Pipes Discusses Russian History at Book-Signing
Prof. Says Lenin Was Crueler Than Stalin
Lenin was a ruthless misanthrope, perhaps crueler than Stalin, according to Emeritus Professor of Russian History Richard Pipes, editor of The Unknown Lenin, a collection of newly-released Soviet documents.
Yesterday Pipes discussed the book at Harvard Book Store and autographed copies of the collection.
"[Lenin's] driving force was hatred," Pipes said of the man considered by some historians as a visionary. "There's a complete lack of idealism [in the documents]."
The documents, made public by the Lenin archives in Moscow, reveal that Lenin favored suppressing the Church, the Jews and dissident intellectuals.
And in a letter written in August, 1918, Lenin urged his followers to use mass murder and the display of victims' bodies to intimidate the Soviet people, Pipes discovered.
"Comrades!" Lenin wrote. "The uprising of the five kulak districts should be mercilessly suppressed....Hurry (hurry without fail, so the people see) no fewer than one hundred known kulaks."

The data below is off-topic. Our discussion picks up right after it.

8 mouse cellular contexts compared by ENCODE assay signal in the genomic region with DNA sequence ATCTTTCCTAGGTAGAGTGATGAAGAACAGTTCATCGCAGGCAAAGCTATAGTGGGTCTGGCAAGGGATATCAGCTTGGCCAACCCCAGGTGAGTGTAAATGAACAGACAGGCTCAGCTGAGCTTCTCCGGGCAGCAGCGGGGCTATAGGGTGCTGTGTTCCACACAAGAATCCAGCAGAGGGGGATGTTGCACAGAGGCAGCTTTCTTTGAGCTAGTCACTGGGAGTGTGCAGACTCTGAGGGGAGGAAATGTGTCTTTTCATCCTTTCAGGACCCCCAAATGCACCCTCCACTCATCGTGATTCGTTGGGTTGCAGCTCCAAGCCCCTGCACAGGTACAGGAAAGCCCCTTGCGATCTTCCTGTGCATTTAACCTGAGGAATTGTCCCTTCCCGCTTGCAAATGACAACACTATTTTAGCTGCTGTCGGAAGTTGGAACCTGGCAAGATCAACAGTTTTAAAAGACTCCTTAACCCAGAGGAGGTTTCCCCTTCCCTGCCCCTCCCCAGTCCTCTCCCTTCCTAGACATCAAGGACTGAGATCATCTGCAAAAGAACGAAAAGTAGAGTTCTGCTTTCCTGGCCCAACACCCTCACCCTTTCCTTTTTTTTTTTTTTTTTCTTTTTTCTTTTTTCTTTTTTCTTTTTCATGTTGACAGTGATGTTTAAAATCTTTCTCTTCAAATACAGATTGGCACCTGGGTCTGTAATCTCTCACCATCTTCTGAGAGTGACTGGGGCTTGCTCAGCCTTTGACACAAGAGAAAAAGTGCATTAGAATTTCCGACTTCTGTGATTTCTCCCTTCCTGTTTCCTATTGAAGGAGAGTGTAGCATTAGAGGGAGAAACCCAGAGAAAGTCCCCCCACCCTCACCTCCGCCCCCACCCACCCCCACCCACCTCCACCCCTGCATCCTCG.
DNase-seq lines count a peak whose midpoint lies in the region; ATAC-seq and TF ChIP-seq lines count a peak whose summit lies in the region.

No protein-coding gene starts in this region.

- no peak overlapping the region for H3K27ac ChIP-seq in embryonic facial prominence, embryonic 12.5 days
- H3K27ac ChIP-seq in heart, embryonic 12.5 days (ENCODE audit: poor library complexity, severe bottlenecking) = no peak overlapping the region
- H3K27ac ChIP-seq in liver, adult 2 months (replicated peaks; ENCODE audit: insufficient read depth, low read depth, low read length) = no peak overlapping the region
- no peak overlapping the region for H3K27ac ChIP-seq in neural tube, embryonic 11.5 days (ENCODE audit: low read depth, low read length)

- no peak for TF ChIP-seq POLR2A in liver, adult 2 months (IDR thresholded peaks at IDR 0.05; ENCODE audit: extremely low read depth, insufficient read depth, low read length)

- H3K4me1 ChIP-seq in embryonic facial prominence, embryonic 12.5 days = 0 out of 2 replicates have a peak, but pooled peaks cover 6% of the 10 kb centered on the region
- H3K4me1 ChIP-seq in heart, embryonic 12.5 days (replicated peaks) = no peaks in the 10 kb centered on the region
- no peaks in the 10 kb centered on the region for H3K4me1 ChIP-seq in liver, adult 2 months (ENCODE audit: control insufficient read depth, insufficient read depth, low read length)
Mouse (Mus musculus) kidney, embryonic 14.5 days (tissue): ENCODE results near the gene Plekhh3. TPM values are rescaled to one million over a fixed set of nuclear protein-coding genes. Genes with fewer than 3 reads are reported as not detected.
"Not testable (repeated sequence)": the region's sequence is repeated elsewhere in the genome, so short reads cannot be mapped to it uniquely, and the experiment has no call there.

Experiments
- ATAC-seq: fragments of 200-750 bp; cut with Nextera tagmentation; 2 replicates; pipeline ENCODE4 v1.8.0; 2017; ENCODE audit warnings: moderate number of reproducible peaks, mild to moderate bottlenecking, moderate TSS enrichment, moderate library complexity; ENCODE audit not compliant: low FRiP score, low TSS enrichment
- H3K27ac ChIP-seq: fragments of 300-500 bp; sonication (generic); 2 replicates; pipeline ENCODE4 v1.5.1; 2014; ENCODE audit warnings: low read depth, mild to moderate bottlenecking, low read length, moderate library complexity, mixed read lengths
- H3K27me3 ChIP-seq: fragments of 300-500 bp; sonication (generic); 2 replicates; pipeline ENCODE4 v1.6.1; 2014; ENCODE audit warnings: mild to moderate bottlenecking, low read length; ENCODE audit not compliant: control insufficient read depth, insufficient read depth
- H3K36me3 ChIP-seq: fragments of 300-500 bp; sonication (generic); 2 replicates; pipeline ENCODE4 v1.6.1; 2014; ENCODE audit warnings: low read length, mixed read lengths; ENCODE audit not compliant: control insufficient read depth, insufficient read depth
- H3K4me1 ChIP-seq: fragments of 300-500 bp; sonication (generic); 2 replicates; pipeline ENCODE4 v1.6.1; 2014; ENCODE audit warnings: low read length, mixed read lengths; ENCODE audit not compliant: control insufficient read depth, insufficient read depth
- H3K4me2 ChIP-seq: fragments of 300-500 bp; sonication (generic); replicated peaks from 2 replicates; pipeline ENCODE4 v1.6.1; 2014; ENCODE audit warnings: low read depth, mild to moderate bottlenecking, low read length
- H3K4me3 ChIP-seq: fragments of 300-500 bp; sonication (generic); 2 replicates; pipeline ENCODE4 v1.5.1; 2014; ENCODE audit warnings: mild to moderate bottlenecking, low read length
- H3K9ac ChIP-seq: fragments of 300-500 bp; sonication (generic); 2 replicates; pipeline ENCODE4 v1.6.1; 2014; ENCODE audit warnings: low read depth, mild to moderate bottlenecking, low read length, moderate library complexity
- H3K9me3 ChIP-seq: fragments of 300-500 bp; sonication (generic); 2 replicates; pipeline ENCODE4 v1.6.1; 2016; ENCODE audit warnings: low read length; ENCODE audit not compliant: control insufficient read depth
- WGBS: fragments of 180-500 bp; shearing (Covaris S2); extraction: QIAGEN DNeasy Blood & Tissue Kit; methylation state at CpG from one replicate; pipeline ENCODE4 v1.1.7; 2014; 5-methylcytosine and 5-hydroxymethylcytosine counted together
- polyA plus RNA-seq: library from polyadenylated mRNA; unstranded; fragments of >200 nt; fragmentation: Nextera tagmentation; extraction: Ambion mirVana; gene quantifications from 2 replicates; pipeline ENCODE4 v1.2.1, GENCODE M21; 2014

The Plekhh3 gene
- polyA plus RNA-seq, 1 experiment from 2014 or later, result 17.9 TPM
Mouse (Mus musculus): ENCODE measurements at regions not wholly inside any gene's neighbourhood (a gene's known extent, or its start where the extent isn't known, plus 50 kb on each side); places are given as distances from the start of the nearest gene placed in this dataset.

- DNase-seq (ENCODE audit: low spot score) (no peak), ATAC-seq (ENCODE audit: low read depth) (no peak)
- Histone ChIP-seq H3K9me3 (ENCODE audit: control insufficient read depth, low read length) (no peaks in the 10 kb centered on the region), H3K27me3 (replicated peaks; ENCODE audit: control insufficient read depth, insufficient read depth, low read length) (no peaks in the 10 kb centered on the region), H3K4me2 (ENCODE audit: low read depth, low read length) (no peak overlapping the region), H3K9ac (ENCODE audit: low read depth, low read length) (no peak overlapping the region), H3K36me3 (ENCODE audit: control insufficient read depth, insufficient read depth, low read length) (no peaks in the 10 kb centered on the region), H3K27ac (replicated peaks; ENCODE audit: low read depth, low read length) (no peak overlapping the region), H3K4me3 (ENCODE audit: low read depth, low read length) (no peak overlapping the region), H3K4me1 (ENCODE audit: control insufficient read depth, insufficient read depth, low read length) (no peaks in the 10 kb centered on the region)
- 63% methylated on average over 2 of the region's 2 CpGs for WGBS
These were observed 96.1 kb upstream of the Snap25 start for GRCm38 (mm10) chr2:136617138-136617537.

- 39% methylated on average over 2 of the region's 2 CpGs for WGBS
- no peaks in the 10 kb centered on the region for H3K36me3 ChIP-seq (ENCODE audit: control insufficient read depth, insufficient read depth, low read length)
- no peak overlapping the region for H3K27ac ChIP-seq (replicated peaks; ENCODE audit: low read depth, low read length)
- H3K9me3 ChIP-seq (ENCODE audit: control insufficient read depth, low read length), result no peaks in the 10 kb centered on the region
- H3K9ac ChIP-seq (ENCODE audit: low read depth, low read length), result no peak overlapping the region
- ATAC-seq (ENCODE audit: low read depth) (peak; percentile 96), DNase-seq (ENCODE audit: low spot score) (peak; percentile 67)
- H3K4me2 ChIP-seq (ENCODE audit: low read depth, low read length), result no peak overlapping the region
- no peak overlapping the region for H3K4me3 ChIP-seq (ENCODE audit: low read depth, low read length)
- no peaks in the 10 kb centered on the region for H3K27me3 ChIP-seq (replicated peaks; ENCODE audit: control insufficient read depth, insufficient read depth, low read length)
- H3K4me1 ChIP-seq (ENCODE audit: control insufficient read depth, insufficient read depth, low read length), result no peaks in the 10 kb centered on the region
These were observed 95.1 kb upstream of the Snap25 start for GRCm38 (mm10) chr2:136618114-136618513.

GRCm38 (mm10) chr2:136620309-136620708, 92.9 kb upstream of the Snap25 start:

Scholars of Soviet history have said Lenin used the term kulak to refer to so-called "rich" peasants in order to create class conflict among the farmers.
But not all those present agreed with Pipes' conclusions.
"You're a very important man, but you talk like midwives in a sewing circle," said Dr. Samuel Klauber, who grew up in Russia shortly after the revolution.
Pipes appeared slightly disconcerted by his listener's response and repeatedly asked Klauber to sit down.
Klauber said that at the age of 10 he had no formal schooling. He credited Lenin with bringing schools, work, and cars to his village. Klauber said Lenin's accomplishments outweighed his faults.
"There are some people who believe in Lenin [and their minds can't be changed]," Pipes said in response to Klauber's statements.
Other audience members apparently accepted Pipes' interpretation.
William M. Runyan, a professor at the School of Social Welfare at the University of California at Berkeley, said he agreed for the most part.
"Maybe he somewhat selectively quotes those things. [But] it's certainly possible that he's right," Runyan said.
Other audience members included students from Pipes' freshman seminar one year ago, a man whose grandmother knew Lenin and an Israeli woman who grew up on a kibutz indoctrinated with socialist philosophy.
Pipes said he was pleasantly surprised at the wide range of interest in his book, citing reviews in the L.A. Times and the New York Times Book Review.
"I thought I'd be writing a very scholarly book that interested only specialists," said Pipes.
Pipes said the Russian government made it difficult to obtain the documents and that he did not have the opportunity to explore them all.
"I do not know what they contain," said Pipes. "It is possible they are even more explosive than the ones in this volume."